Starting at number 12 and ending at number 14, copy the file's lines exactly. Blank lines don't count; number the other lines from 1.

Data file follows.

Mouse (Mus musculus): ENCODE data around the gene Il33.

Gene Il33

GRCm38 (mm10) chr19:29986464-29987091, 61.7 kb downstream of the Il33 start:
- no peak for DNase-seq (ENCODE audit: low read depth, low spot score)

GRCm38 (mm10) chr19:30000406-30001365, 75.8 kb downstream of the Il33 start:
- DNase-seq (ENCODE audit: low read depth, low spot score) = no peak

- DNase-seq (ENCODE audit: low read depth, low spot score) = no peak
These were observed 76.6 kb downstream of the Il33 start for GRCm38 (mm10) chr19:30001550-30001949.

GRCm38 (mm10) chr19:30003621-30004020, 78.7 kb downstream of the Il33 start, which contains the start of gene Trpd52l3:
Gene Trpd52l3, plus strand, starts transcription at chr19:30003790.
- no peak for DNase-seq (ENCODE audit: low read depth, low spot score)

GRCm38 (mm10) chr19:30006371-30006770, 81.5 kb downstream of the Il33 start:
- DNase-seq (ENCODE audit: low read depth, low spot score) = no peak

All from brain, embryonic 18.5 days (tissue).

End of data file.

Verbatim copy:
GRCm38 (mm10) chr19:30006371-30006770, 81.5 kb downstream of the Il33 start:
- DNase-seq (ENCODE audit: low read depth, low spot score) = no peak

All from brain, embryonic 18.5 days (tissue).